We are again facing the fallacy of the false choice. Those who are concerned about protecting the privacy rights of Americans (including this writer) should not have to choose between protection of those rights and avoiding another 9/11 terrorist attack.
The National Security Agency went too far when it established a program to collect the bulk metadata of all telephone calls made by Americans, on the thin reed that such collection was “relevant,” as that word was used in Section 215 of the Patriot Act, to finding and preventing terrorist acts in the U.S. But a recent 97-page decision by the New York-based 2nd Circuit Court of Appeals, applauded by privacy advocates, actually was a narrow legal decision based on statutory construction. The court found that when Congress passed the act that explicitly allowed collection of “relevant” telephone records information of U.S. citizens, the word “relevant” was not intended to mean all records, regardless of whether there was a specific investigation of a possible call from a suspected foreign terrorist or someone affiliated with a terrorist organization.
But note that, despite the position taken by supporters of Edward Snowden and other anti-NSA challengers, the 2nd Circuit panel did not rule that the program was a violation of the Fourth Amendment or in any way unconstitutional. The court decision allowed access to the metadata, with private companies retaining them. It actually seemed to invite the metadata program to continue, while requiring Congress to be more specific in the circumstances and evidence of a terrorist threat justifying a search of the telephone companies’ bulk metadata.
Americans don’t want to have to choose between their privacy rights and protection from another 9/11, or at least maximum efforts to find terrorist threats before they become a reality.
The answer avoiding this false choice appears to be the USA Freedom Act, one version of which passed the House of Representatives last week and is now under consideration by the Senate.
The USA Freedom Act would ban mass government collection of telephone metadata, as privacy advocates have demanded. But it would allow such metadata to be retained by telephone companies for a minimal period of time. (Many intelligence experts believe the time period should be at least five years). Under the USA Freedom Act, that data could be accessed only if the government can identify a specific terrorist threat (or communication from someone associated with a known terrorist organization). Thus, the search of the data would be targeted — more like a laser beam looking for a needle in the haystack.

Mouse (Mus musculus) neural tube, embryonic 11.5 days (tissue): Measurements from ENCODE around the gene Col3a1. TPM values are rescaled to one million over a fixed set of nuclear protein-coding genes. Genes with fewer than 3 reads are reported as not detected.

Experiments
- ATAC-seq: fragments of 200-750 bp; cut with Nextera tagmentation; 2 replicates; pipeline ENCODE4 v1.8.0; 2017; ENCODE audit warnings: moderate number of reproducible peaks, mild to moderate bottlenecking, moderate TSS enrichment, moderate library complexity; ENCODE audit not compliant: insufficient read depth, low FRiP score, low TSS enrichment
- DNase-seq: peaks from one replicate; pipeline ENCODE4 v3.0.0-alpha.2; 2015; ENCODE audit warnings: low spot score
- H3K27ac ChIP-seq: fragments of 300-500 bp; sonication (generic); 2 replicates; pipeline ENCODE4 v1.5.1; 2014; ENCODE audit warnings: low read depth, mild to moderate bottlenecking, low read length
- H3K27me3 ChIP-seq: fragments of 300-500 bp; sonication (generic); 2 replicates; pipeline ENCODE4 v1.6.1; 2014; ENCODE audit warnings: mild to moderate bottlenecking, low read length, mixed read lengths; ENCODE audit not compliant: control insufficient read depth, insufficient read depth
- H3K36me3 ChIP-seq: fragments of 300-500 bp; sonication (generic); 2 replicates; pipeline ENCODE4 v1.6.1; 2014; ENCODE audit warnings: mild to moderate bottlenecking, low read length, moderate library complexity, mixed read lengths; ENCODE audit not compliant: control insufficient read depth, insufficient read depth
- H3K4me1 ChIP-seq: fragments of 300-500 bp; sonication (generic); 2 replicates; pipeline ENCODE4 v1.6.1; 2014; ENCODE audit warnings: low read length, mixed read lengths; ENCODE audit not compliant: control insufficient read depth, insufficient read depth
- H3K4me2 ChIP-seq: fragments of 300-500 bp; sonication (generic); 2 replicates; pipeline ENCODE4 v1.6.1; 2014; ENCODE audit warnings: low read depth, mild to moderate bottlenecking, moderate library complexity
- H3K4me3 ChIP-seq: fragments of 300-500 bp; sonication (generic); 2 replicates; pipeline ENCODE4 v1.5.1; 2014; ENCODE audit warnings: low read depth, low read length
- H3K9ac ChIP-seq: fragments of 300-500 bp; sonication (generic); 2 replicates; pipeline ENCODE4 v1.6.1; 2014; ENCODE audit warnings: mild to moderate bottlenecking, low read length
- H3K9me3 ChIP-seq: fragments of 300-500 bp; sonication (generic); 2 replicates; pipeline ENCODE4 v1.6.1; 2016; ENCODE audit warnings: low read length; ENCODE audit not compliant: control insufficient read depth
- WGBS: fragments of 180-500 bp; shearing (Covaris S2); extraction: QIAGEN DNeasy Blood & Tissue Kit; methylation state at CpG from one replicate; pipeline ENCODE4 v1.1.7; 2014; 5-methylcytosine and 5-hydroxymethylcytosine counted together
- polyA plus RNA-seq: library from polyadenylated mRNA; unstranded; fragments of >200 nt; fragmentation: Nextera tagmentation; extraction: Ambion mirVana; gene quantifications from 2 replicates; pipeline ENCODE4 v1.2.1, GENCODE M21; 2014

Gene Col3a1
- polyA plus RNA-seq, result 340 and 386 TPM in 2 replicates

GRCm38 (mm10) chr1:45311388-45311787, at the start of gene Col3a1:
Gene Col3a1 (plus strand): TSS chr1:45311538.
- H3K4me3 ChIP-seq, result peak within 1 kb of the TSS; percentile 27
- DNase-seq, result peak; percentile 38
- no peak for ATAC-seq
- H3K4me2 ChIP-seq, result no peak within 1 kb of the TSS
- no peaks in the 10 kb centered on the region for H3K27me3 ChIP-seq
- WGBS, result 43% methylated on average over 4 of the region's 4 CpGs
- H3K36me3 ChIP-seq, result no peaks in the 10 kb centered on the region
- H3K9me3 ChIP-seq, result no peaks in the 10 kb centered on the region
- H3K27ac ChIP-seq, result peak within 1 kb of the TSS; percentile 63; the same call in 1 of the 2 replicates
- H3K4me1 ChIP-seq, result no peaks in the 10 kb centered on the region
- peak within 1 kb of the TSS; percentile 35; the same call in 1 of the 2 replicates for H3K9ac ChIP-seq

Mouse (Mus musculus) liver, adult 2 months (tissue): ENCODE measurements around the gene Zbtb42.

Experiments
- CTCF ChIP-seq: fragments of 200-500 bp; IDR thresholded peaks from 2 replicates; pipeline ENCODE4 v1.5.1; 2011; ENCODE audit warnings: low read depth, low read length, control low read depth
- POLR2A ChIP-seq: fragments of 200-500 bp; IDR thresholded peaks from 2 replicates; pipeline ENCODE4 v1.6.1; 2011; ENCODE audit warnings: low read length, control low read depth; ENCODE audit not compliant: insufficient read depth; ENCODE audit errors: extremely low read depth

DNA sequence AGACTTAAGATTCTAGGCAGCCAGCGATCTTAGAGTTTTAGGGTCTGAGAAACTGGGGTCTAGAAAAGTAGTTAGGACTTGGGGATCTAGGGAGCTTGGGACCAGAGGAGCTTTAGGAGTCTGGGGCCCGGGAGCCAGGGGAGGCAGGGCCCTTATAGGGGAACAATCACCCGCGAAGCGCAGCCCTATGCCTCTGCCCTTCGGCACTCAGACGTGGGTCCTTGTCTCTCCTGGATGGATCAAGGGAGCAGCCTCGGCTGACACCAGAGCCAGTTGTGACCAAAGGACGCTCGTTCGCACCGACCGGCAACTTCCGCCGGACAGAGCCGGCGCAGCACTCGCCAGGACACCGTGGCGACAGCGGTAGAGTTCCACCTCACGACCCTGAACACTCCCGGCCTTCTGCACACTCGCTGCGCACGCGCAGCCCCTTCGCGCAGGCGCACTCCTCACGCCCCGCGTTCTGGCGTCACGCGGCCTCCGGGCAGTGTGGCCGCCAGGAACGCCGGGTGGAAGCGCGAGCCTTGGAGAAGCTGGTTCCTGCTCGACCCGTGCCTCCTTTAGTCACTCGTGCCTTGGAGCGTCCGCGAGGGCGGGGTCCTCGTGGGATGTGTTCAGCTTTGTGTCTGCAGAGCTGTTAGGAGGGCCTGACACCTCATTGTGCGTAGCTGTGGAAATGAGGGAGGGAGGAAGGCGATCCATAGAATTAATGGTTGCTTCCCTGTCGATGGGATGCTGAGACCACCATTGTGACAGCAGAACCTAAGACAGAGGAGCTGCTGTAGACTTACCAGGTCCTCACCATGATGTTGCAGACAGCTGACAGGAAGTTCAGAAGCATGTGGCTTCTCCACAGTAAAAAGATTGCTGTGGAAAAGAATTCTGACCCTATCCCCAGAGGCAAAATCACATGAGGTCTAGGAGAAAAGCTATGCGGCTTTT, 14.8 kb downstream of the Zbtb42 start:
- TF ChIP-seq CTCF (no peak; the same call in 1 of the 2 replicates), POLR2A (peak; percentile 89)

I served from 2006-07 on the Privacy and Civil Liberties Oversight Board, appointed by then-President George W. Bush as the sole Democrat on the five-member board created by the Intelligence Reform and Terrorism Prevention Act and recommended by the 9/11 Commission. I was “read in” and observed in real time the work of the NSA and other intelligence agencies in real time trying to anticipate and stop a future terrorist attack on the homeland.
While I had my doubts about the legality of some of what I saw, I had nothing but admiration for the many minimization procedures within these agencies to prevent anyone from even approaching constitutional violations of privacy rights of American citizens. Indeed, at times I wondered whether they were overly careful and concerned about going over the line to the point where they might miss stopping another attack.
I came away from my experience wishing every American could see these patriotic Americans working 24/7 to protect all of us from another 9/11 and how careful they were, while they were doing this work, to protect our civil liberties and constitutional rights.
The USA Freedom Act also contains needed reforms, such as making the Foreign Intelligence Surveillance Court more transparent in its decision-making and to assuring that there is a privacy advocate making presentations before the secret court to oppose overly broad requests for data.
Sen. Patrick Leahy’s (D-Vt.) Senate version of the USA Freedom Act appears to strike the right balance, the answer to the false choice of privacy rights vs. security. It allows us to have both.
We must have both.
Lanny Davis served as special counsel to former President Clinton and is principal in the Washington, D.C. law firm of Lanny J. Davis & Associates, and is Executive Vice President of the strategic communications firm, LEVICK. He is the author of a recently published book, Crisis Tales: Five Rules for Coping with Crises in Business, Politics, and Life (Threshold Editions/Simon and Schuster).